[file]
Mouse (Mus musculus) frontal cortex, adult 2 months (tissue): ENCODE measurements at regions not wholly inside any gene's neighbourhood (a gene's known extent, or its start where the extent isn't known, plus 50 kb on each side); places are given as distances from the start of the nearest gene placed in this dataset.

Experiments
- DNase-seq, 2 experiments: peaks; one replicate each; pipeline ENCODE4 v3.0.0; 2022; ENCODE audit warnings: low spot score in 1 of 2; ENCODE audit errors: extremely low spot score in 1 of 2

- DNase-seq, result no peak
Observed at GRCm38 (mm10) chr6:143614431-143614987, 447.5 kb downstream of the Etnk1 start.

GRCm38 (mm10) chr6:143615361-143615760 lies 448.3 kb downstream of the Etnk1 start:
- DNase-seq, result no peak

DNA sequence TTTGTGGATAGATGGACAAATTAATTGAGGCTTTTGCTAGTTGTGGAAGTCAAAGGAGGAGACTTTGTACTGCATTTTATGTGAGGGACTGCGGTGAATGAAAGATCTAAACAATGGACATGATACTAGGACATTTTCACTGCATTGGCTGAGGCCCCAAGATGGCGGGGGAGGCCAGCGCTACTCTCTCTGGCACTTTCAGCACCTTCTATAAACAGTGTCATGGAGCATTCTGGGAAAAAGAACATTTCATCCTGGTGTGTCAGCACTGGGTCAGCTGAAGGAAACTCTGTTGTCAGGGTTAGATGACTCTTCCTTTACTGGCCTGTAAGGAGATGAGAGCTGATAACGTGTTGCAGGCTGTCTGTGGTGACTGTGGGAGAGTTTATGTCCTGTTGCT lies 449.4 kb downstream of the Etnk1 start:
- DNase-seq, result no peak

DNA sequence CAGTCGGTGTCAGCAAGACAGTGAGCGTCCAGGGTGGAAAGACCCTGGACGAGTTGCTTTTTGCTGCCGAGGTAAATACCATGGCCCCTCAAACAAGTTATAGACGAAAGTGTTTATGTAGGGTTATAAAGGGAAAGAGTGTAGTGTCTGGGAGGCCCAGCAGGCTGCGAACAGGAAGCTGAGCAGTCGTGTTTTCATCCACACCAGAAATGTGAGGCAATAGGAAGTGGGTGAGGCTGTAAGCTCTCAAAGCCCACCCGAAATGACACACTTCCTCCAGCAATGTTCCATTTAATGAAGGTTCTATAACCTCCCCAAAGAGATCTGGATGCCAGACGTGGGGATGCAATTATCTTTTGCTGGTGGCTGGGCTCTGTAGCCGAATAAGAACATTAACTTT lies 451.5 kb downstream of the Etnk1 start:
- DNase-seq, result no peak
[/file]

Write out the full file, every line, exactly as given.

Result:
Mouse (Mus musculus) frontal cortex, adult 2 months (tissue): ENCODE measurements at regions not wholly inside any gene's neighbourhood (a gene's known extent, or its start where the extent isn't known, plus 50 kb on each side); places are given as distances from the start of the nearest gene placed in this dataset.

Experiments
- DNase-seq, 2 experiments: peaks; one replicate each; pipeline ENCODE4 v3.0.0; 2022; ENCODE audit warnings: low spot score in 1 of 2; ENCODE audit errors: extremely low spot score in 1 of 2

- DNase-seq, result no peak
Observed at GRCm38 (mm10) chr6:143614431-143614987, 447.5 kb downstream of the Etnk1 start.

GRCm38 (mm10) chr6:143615361-143615760 lies 448.3 kb downstream of the Etnk1 start:
- DNase-seq, result no peak

DNA sequence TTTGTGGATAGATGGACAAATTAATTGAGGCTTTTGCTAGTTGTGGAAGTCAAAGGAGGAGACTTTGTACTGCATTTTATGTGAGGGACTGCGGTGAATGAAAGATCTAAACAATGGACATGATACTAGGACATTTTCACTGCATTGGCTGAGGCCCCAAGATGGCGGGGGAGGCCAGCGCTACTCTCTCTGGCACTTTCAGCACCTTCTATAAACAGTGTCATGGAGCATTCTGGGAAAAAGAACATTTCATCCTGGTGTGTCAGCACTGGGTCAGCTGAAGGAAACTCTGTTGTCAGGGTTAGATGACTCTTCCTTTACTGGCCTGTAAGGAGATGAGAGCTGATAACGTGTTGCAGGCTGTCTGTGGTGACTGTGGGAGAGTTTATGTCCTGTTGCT lies 449.4 kb downstream of the Etnk1 start:
- DNase-seq, result no peak

DNA sequence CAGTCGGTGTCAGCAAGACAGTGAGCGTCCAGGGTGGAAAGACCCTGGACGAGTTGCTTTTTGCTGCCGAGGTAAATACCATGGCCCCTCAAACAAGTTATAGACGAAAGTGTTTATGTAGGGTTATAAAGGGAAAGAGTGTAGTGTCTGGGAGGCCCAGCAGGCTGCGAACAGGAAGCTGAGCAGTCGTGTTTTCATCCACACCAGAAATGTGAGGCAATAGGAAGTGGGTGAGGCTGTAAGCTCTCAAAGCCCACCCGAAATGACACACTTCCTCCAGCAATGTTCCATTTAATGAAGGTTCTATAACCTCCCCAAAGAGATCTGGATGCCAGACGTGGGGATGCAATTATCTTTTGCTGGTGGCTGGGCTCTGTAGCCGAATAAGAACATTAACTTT lies 451.5 kb downstream of the Etnk1 start:
- DNase-seq, result no peak